1.e4 e5 2.d4 exd4 3.Nf3 Nc6 4.Bc4 Nf6 5.e5
White pushes the e-pawn and attacks Black’s f6-knight. Despite its superficial similarities with the Max Lange Attack, this line often leads to quieter and more positional play, especially when Black responds with 5…d5 (Line A) although 5…Ne4!? (Line B) and 5…Ng4!? (Line C) are fully playable for Black. This line is favoured at grandmaster level due to its greater positional sophistication, but I think most players at club level will be better served by the 5.0-0 lines.
The main alternative to 5.e5 and 5.0-0 is 5.Ng5 (which is extensively covered at Michael Goeller’s site: http://www.rci.rutgers.edu/~goeller/urusov/perreux/index.html. Black’s best response is 5…d5 6.exd5 Qe7+ (not 6…Nxd5?! 7.0-0 which is very dangerous for Black), when White has no good alternative to 7.Kf1, winning a pawn but giving up castling rights. The main line continues 7…Ne5 8.Qxd4 Nxc4 9.Qxc4 h6!
As Goeller notes, White has the interesting, but probably dubious, piece sacrifice 10.Nc3?! hxg5 11.Bxg5 here, but more often retreats with 10.Nf3 when Black has good chances with 10…Qc5!, despite offering a queen trade a pawn down. It will be hard for White to hold onto the extra pawn in the long run, while Black retains active piece play. Personally I cannot recommend 5.Ng5, but readers can feel free to disagree and give it a go.
Instead after 5.e5 Black has three main responses.
Black lashes out in the centre.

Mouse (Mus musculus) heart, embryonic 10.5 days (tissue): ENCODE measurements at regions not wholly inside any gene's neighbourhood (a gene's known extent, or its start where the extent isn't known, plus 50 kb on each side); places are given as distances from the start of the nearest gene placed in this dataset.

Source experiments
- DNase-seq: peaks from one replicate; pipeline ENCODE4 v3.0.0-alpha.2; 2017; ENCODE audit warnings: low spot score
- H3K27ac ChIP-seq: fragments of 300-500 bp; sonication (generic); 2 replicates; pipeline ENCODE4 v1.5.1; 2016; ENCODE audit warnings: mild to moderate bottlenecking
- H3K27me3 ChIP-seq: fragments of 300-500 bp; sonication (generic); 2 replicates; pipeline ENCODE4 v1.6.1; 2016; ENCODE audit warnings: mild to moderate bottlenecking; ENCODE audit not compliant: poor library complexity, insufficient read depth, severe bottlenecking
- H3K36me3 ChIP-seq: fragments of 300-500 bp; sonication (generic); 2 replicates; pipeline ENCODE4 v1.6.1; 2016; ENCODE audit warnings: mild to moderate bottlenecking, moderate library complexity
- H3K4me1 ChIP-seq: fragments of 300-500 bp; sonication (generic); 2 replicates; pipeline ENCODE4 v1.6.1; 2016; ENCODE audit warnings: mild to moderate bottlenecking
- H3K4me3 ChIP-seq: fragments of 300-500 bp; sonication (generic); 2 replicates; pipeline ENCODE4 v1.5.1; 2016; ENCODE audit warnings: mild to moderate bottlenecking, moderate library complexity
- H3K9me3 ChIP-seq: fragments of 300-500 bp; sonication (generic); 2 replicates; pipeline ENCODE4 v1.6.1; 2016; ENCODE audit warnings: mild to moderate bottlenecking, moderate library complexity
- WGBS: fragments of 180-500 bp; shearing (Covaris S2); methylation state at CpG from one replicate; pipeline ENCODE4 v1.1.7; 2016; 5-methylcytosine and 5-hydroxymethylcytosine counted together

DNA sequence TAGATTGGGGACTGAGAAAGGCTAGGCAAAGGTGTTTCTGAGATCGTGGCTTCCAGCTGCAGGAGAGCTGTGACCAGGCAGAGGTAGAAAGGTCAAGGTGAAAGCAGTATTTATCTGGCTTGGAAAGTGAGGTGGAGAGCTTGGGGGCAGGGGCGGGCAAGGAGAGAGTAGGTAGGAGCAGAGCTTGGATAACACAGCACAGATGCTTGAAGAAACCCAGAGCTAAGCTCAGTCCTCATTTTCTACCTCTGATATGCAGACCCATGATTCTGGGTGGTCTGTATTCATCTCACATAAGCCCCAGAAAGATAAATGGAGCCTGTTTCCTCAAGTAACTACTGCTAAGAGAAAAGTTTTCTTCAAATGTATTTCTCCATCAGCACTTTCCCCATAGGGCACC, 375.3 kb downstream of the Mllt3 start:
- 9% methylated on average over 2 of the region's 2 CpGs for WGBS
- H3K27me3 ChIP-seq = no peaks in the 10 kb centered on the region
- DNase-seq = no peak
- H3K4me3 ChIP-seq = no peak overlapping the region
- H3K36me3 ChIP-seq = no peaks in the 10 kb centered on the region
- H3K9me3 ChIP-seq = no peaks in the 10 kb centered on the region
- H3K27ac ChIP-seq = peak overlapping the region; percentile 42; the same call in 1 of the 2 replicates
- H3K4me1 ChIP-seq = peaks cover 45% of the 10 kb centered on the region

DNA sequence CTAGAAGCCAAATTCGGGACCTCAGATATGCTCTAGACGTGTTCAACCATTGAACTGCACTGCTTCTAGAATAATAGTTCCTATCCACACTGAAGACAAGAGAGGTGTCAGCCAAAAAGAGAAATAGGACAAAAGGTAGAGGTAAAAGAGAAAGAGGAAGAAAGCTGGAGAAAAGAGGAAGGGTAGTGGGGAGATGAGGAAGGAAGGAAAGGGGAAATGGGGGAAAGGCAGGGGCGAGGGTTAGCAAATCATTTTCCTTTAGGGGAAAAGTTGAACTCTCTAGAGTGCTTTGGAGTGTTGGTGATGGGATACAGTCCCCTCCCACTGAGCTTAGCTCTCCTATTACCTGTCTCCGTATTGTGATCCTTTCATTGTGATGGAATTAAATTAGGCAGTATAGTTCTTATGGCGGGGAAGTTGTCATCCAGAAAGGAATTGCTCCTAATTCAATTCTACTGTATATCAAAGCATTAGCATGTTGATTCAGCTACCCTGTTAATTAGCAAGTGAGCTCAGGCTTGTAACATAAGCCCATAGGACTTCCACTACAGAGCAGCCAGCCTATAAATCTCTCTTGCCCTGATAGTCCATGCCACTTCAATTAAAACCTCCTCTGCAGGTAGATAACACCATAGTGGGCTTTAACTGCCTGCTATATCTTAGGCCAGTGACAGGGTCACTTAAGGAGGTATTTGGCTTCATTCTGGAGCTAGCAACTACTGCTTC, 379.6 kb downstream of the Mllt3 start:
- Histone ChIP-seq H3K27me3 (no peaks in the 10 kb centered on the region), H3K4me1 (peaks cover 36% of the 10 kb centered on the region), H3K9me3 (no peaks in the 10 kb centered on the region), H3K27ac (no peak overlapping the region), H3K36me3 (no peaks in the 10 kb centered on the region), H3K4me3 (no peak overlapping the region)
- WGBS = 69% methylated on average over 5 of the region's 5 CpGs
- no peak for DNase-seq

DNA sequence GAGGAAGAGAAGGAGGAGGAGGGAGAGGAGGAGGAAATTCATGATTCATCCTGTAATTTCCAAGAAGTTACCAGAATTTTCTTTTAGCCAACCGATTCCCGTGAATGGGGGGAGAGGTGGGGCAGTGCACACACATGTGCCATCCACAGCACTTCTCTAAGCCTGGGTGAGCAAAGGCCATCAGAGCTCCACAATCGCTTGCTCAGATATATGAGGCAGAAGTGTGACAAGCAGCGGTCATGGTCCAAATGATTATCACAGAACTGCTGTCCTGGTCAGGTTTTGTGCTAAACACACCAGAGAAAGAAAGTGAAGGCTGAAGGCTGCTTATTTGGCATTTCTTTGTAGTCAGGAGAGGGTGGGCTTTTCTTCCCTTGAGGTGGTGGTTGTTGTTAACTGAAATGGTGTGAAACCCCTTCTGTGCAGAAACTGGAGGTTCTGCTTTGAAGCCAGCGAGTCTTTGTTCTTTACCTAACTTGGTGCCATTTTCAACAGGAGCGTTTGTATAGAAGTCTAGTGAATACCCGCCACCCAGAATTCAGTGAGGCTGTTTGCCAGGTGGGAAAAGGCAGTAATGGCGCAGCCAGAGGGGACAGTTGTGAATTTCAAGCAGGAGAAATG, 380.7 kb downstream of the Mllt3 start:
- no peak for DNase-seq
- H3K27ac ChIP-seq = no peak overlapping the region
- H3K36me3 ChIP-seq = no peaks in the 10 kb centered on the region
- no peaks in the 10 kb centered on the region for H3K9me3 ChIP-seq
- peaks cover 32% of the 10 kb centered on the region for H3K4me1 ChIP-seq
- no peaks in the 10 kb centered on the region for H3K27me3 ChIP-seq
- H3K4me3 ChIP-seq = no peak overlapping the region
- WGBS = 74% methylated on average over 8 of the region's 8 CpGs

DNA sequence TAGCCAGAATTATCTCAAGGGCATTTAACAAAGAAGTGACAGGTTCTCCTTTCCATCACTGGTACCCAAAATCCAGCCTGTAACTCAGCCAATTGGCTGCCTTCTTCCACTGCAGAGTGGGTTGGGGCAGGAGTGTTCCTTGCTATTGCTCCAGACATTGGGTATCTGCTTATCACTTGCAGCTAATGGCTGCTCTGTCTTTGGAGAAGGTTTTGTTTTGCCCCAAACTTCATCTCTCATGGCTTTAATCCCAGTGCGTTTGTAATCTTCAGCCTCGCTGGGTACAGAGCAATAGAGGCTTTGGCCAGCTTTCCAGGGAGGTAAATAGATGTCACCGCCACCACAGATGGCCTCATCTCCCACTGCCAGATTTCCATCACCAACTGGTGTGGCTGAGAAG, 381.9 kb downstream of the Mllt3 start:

White gets the bishop out of the way. Here 6.exf6 dxc4 doesn’t work due to White not having castled yet)
The attempt to continue in gambit style with 7.0-0 is worth a look, though it is not convincing. Black can play 7…Bg4, e.g. 8.h3 Bxf3 9.Qxf3 Be7, while 8.Qxd4 Bc5 (this is even stronger than the obvious 8…gxf3; Black gains time and space) 9.Qd3 0-0 is probably a little better for Black.
After 7…Bd7, play usually continues 8.Bxc6 bxc6 9.0-0 Bc5. White has some hope of generating play on the kingside here, e.g. 10.f3 Ng5 11.f4 Ne4 12.Be3.
In this position White can be satisfied and has the long-term aim of advancing the e and f-pawns.
The risky 8.Nxc6!? Bxf2+ leads to complications where Black has the majority of the practical chances. Black’s idea is 9.Kf1 Qh4, when Black is a piece down but has very dangerous attacking chances, while White has to think about how to make the most of the possible discovered checks with the c6-knight.
There are various complicated variations here. One possible line is 10.Nxa7+ c6 11.Nxc8 (11.Nxc6 0-0! is extremely dangerous for White) 11…Rxc8 12.Be2, when Black’s attack is worth at least a draw (via 12…Bd4 13.Qe1 Bf2 14.Qd1 Bd4 etc).
8.0-0 (favoured by Ian Rogers) can be met by 8…Bd7 9.Bxc6 bxc6 transposing to the note to 7…Bd7, but Black also has the option 8…0-0!? 9.Bxc6 bxc6 10.Be3 (10.Nxc6 Qd7 will allow Black to generate dangerous compensation for the pawn) when 10…Qe8 gives Black good play.
Returning to 8.Be3,
The gambit 8…0-0!? is also possible for Black here, although it is less sound than against 8.Be3. White will continue 9.Nxc6 bxc6 10.Bxc5 Nxc5 11.Bxc6
and I doubt that Black has enough for the pawn (e.g. 11…Rb8 12.Qxd5 Qe7 13.0-0 Rxb2 14.Nc3) although the position is quite messy.
Black cuts off the threats to c6 and White takes the opportunity to shatter Black’s queenside pawn structure.
10.0-0 is also playable, when Black should respond with 10…Qe7 according to Tim Harding. White can push the e and f-pawns in this line, but Black can throw a spanner in the works with …f6, aiming to take over the initiative on the kingside. Mark Morss analysed this line quite extensively at http://correspondencechess.com/campbell/hard/h991018b.htm